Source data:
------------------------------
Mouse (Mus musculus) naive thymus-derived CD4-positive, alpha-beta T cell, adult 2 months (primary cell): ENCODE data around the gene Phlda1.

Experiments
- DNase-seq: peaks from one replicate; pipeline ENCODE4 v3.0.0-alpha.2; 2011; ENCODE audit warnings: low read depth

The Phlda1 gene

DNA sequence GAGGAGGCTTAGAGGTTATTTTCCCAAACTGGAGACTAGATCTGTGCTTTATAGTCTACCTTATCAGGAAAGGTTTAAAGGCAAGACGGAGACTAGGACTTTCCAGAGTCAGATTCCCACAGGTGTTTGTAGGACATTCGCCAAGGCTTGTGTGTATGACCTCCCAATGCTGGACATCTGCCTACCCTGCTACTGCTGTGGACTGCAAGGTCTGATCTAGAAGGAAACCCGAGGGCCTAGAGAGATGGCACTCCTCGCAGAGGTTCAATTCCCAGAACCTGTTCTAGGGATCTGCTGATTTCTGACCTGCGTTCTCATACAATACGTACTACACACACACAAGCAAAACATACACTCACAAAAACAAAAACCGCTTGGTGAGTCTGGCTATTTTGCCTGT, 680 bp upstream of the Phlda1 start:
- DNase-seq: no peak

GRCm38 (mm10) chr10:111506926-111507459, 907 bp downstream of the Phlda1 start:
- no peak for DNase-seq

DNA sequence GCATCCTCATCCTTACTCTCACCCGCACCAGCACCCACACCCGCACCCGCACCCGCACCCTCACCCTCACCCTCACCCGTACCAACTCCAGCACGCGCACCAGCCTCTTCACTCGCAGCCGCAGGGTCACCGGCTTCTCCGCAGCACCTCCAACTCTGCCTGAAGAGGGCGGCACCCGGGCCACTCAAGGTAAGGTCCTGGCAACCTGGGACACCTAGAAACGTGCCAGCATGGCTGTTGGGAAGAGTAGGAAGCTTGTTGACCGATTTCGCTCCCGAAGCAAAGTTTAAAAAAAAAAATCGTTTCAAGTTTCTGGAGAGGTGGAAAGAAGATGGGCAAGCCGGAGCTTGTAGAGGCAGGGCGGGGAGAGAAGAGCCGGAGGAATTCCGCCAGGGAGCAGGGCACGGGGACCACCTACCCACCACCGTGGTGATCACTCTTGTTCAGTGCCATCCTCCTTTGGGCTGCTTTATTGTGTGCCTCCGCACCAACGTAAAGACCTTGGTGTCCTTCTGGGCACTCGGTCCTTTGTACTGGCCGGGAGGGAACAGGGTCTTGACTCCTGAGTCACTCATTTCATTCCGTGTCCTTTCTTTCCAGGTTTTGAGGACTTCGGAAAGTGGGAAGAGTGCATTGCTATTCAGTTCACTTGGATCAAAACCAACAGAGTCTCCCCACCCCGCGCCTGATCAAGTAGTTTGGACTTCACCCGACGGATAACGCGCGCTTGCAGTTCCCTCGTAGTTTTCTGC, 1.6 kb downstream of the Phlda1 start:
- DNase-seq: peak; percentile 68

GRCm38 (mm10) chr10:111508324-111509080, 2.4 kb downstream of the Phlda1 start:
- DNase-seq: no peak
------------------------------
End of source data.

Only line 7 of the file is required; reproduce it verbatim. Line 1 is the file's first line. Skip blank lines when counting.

GRCm38 (mm10) chr10:111506926-111507459, 907 bp downstream of the Phlda1 start: